The rush to refinance over the past few years is without precedent. According to ISI, the cash outs of the refi's last year were in excess of $200 billion. One of the amazing aspects of the massive refinancing of homes, which is effectively piling on consumer debt at record levels, is the fact that this is being done with the blessings of our esteemed Federal Reserve Chairman, Alan Greenspan. In various testimonies he has stated that borrowing the equity in consumers homes is helping the economy and he supports it. Imagine the head of the Central Bank of the world's largest economy becoming a cheerleader for individuals to continue borrowing on the equity of their homes while they have already incurred a record amount of debt and the homeowners' equity is falling to record lows. Could the Fed Chairman actually think it is appropriate to use ones' home as an ATM cash machine?
Real estate bubbles bursting are different than stock markets bubbles bursting because bubbles in the stock market only effect the owners of stock and maybe a few brokerage firms that don't adhere to strict margin requirements. A collapse in real estate, not only affects the borrower, but it also the lender. Over the past few years poor macro economic fundamentals have diminished the demand for commercial and industrial loans, causing commercial banks to seek other avenues of profit. In particular, the banking sector has increased its exposure to consumer, residential mortgage and commercial real estate (CRE) loans.
The irony of banks currently fighting "tooth and nail" over generating loans to real estate is amazing since the spread between home prices and incomes are the widest ever, and the spread between the cost of owning a home to the cost of renting a home is the largest ever. The price versus rent in real estate is similar to the price-earnings ratio of common stocks and presently in RE this ratio is the highest level in history. This is where we were with stock market P/Es at the beginning of the century.
Combine the home rental record spreads with problems in the commercial side of real estate where office vacancy rates, a key indicator of the sector's health, are at decade highs. The national vacancy rates according to Cushman and Wakefield are 15.5% in Central Business Districts (CBD) and 21.3% in non-CBD. These vacancy rate peaks are not confined to areas that you would think would be in trouble like the rust belt, but include some of the most desirable and expensive markets such as Silicon Valley, Atlanta, and San Francisco. This confirms the fact that the recent economic malaise was not just confined to manufacturing, but has also impacted the service and technology sectors.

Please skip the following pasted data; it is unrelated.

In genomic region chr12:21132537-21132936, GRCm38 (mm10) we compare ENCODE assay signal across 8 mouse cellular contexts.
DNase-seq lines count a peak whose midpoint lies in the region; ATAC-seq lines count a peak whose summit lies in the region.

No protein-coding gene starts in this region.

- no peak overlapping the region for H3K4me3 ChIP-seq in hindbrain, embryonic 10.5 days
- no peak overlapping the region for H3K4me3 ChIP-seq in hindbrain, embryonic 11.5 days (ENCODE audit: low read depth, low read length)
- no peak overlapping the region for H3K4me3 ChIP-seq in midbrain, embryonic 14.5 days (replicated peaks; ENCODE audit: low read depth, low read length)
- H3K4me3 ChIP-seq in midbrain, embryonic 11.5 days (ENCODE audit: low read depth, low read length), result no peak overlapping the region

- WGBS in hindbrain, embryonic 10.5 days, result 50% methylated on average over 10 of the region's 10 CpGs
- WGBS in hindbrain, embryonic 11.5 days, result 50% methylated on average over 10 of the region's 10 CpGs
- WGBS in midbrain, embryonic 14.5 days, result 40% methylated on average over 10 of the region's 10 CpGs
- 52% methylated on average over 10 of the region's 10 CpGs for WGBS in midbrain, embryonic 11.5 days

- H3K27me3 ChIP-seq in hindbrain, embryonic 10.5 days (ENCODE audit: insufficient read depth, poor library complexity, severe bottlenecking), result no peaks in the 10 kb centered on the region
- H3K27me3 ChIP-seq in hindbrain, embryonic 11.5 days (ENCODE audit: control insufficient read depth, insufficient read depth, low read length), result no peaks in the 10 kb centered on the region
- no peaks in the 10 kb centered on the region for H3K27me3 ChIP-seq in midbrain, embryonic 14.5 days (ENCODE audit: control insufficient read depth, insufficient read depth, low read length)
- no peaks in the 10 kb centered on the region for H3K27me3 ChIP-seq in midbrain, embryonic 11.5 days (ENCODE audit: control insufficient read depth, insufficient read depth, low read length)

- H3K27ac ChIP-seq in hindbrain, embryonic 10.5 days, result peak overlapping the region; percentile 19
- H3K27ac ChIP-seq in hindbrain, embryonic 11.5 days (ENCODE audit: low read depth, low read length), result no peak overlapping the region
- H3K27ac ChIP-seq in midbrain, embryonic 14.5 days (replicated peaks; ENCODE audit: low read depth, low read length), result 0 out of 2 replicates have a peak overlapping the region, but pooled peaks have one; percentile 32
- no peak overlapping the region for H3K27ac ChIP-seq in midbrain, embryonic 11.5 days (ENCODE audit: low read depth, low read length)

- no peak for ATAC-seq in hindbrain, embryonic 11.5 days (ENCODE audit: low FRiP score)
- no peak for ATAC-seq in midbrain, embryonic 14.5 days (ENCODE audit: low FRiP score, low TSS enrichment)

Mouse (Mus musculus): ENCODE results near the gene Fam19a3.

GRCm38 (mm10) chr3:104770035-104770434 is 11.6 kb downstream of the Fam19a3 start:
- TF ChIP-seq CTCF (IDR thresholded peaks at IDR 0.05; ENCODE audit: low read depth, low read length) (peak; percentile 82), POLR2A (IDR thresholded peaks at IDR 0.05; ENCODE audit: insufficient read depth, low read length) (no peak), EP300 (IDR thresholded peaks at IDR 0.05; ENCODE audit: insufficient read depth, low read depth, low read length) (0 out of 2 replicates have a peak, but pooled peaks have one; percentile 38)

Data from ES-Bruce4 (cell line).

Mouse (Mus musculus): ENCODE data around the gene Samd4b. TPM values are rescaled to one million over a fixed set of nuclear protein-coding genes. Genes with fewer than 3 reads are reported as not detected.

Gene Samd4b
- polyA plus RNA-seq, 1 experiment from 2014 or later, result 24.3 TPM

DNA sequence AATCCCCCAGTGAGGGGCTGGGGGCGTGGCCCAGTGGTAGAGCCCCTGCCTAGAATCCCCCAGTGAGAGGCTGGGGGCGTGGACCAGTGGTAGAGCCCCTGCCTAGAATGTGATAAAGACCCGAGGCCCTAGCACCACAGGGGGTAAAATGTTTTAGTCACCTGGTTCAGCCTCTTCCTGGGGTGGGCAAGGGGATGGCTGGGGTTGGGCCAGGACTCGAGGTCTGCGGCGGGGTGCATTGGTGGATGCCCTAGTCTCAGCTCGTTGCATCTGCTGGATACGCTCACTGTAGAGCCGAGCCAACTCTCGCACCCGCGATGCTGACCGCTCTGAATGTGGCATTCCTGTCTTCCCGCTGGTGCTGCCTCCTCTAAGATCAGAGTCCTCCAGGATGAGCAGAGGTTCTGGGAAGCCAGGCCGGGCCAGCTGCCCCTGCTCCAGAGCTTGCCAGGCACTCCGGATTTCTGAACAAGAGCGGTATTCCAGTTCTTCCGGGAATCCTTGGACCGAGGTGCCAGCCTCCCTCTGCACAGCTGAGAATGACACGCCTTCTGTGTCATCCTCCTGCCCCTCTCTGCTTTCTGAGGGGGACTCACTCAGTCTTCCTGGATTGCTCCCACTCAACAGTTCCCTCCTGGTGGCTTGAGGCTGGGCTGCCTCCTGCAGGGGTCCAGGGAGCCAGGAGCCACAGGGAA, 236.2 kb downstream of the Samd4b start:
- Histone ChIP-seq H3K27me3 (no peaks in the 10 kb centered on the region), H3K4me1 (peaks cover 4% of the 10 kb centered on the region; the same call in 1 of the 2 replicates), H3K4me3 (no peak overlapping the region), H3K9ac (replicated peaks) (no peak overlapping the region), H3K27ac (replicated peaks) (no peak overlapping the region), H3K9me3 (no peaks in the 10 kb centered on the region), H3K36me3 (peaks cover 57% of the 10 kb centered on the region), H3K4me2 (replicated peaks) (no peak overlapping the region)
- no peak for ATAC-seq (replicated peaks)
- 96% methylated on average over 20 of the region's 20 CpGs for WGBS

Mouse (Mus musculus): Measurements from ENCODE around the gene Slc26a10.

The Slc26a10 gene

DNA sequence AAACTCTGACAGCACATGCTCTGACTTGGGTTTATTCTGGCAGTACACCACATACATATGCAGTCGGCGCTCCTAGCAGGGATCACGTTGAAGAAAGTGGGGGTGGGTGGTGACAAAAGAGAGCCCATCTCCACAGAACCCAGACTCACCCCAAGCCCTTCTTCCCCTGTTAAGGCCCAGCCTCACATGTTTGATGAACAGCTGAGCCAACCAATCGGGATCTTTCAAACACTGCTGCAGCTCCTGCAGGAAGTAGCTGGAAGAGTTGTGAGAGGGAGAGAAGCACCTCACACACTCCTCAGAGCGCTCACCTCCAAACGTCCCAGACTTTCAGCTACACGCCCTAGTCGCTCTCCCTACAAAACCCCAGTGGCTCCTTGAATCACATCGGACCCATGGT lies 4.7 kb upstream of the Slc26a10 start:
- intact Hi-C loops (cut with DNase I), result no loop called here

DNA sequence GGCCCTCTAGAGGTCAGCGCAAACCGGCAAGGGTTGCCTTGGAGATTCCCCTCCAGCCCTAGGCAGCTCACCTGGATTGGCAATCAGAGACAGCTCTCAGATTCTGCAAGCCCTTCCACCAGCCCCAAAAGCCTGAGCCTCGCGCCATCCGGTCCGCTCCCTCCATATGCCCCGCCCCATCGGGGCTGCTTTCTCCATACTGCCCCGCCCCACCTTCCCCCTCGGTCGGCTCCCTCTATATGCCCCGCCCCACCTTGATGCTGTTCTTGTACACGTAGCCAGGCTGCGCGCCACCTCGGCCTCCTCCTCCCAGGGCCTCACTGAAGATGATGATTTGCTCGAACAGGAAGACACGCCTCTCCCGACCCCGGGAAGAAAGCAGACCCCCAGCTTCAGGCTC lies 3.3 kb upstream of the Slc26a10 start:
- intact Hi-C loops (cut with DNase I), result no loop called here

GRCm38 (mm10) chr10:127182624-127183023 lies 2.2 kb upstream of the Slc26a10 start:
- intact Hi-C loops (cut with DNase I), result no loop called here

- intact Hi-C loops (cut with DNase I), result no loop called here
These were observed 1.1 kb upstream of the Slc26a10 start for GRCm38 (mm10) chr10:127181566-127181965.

The price to rent situation is just as bad commercially as it is with homes. According to the New York Times last week ever since the stock market bubble burst at the beginning of 2000, all areas of New York City are showing increases in availability rates (space available to sublease). Also, decreases in asking rent prices, and the actual deals (final agreed price) are being struck at larger and larger discounts.
In every bubble there is a certain amount of corruption. This has been clear in the stock market and real estate is no exception. There were recent articles posted in the L.A. Times and Washington Post about the pressure put on appraisers to raise their estimates of property values to "hit the number" needed for a sale or refinancing to go through. Both papers quoted from a study conducted by the October Research Corp. Joe Casa, founder of October Research stated, "The reality is that pressure on appraisers is a serious problem. Everyone knew it existed, but nobody thought it was this bad. The pressure typically involves a direct or veiled threat to withhold future business from an uncooperative appraiser or to withhold payment for any appraisal that did not "hit the number."
In summary, we believe that real estate will be the main catalyst for the deflationary environment we expect is inevitable. This is the result of the tremendous demand for RE since the mid 1990s driving valuations through the roof. The prime driver of the appreciation was the liberal lending policies of banks and mortgage institutions. The combination of the lax lending and the demand from homeowners to continue to borrow against the equity in their homes, have placed RE in a vulnerable position. The rising prices have moderated substantially, while until just recently the borrowing and lending continued at record levels. This dropped homeowners' equity to record lows. Since every valuation ratio of real estate is presently at record highs, if the slowdown in appreciation turns into an actual decline in values, the present economic recovery and stock market recovery could reverse and be potentially devastating to the financial environment.